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Star Wars: Shatterpoint Review



The dust has settled on the initial release of AMG’s latest Star Wars venture, and now that the hype has died down, it’s time to take a look at it in detail. And, what a thing of beauty it is.


I need to stress quite how much you get in this box, because some will find it off-putting. For starters, you get a LOT of terrain – that might seem a strange thing to begin with, but it’s important to emphasises what a complete experience this game is. The terrain has a proper grungy spaceport vibe, is on clearly labelled sprues and goes together well… mostly. The narrow towers are fiddly, and quite challenging to get to line up, and there’s about a mm out on the ladders which is mildly irritating. But it looks superb once built, and gives you modular, multi-level terrain that lends itself to dynamic gameplay. Extra sets are available, or if you’re looking to mix it up with other game systems, Deadzone terrain is ideal (and, bonus, DZ cubes are Shatterpoint R2 in height, which means they’re climbable), though 40k is a bit grimdark (still, all those skulls work for the Sith I guess). You also get plenty of extra ladders, to prop up against and make access on other terrain if you wish, as well as scatter terrain and of course measuring sticks and tokens galore. I’d love a paper playmat, but you can’t have everything I suppose (full disclosure, we used one of our own).


As for the miniatures, they are nothing short of stunning. Now I know that the aesthetic, sitting somewhere between Clone Wars animated and Live action – much like Star Wars Unlimited – won’t be to everyone’s taste, but it’s a very happy medium and lends itself well to the 42mm-ish , 1/43 scale (cowardly 54mm, maybe?). Assembly is easy with dynamic poses (and tiny, tiny lightsabres) – everything we’ve come to expect from the more recent AMG products. The fact that out of the box you’re also getting 4 full squads is very, very impressive: you have a huge range of Clone Wars era content to play about with from the outset. Particular highlights are the various jetpacking Mandos, the intricately detailed Maul and Ahsoka (I’ve tried painting those laiku freehand before, no fun) and the surprisingly poseable Battle Droids on their clever bases of 3. And once you’ve painted your lovely minis, the box even comes with backgrounds for you take pictures of them against, along with a mini (mini) photography guide. They know how to work those socials.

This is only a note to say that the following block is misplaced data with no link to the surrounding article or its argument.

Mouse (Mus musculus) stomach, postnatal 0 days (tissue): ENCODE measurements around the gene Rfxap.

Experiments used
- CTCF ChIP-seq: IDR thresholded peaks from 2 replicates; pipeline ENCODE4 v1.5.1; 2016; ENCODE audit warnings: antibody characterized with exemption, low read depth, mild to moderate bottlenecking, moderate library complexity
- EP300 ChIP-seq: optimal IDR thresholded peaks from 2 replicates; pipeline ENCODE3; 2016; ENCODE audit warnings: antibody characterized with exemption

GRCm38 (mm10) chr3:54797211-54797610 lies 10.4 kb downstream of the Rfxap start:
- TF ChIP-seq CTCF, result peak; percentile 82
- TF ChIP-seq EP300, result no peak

Gameplay is very much about the skirmish and scoring objectives over a number of rounds, but with some very clever twists. First, though, you have to build your squads. For your team, you have two squads (which must each be internally consistent by Era, though can be from different time periods to one another): a squad is first set by your Primary, who sets the number of points you have to spend on the rest (typically 6-8, the more points being less powerful) as well as your Force counters (3 or 4) which are used for various special actions; in the starter, Anakin, Ahsoka, Asajj Ventress, and Maul are the primaries, though they don’t have to be force users per se (for example, in the Bad Batch set, it’s Hunter).

Your Secondary is often a potent unit that triggers keywords and other linked abilities: Captain Rex works well with any Galactic Republic or Clone unit, for instance, whilst Bo-Katan makes all Mandos better - to be fair, so does Gar Saxon – whilst the Droid Commander Kalani makes droids work more efficiently. Then, your support will be a one or two character unit that does the grunt work, provides back-up, covering fire etc. It’s overt synergy that makes list building clear and straightforward, though that’s not to say it dictates your team entirely: you could decide that you want to run just Mandos out of the box against an unlikely team-up of Clone and Clankers – hey, it’s your story.